Indian rupee’s plunge shows validity of China’s yuan policies: experts
Global Times


(photo: VCG)

The pace and direction of China's approach to reform is a good reference point for many emerging countries like India, whose currencies have been hit hard by the strengthening US dollar recently, Chinese experts said on Wednesday. 

The Indian rupee is the worst-performing currency in Asia so far this year, having lost more than 11 percent of its value against the US dollar.

Just before 8:35 pm Beijing time on Wednesday, the rupee stood at 72.4 against the US dollar, data from showed. 

China's reform of the yuan's exchange rate mechanism in recent years, which has given consideration to both opening-up and risk control, could offer some insights for countries such as India, experts said.

Zhao Gancheng, director of the South Asia Studies Department at the Shanghai Institute for International Studies, said that the direct cause of the rupee's slide is capital outflows from India. 

These outflows are being driven by the rising US dollar and the widening trade deficit in India, a country highly dependent upon oil imports, after a rise in global energy prices in recent months.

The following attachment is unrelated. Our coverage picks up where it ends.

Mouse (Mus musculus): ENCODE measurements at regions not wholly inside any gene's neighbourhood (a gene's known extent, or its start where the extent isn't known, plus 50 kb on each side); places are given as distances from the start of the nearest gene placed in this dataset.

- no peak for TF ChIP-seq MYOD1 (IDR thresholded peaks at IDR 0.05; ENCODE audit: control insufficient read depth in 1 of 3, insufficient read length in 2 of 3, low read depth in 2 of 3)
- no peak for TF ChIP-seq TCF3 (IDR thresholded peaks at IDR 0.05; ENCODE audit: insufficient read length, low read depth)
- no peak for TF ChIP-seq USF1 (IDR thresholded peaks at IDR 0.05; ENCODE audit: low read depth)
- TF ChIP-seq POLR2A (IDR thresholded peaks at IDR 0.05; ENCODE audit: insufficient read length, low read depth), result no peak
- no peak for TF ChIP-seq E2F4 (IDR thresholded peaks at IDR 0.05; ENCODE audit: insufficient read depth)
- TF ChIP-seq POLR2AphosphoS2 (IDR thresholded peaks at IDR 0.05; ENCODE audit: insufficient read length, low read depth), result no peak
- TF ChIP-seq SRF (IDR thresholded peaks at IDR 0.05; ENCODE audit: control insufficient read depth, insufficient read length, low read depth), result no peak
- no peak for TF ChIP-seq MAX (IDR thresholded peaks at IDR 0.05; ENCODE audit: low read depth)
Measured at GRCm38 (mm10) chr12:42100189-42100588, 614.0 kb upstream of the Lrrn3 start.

Zhao said another important reason for the weak rupee is that India's financial opening-up policies in recent years have exposed the country to more risks than it can handle.

"The Indian government has launched measures to open up the financial market, but opening-up also means that the rupee is more vulnerable to external influences. Since the Indian government does not have enough foreign currency reserves, it can't easily handle the side effects of this opening-up," Zhao told the Global Times on Wednesday. 

China, in comparison, has been more cautious in opening up the financial markets. Although it has launched reforms to give market forces a stronger role in the exchange rate system, it has also fine-tuned some policies when those same forces cause too much yuan fluctuation, Zhou Yu, director of the Research Center of International Finance at the Shanghai Academy of Social Sciences, told the Global Times on Wednesday. 

For example, China used introduction of the counter-clinical factor into the yuan's exchange rate system to adjust the markets. It was dropped out in mid-2017 but resumed this August to prevent excessive volatility.

"This is deemed by some people as a sort of 'anti-marketization' tool. But I think it shows the government's determination to maintain both opening-up and stability," Zhou said.

He also said that China has sufficient foreign reserves, putting it in a better position to stabilize its currency in cases of intense volatility compared with India and other emerging markets.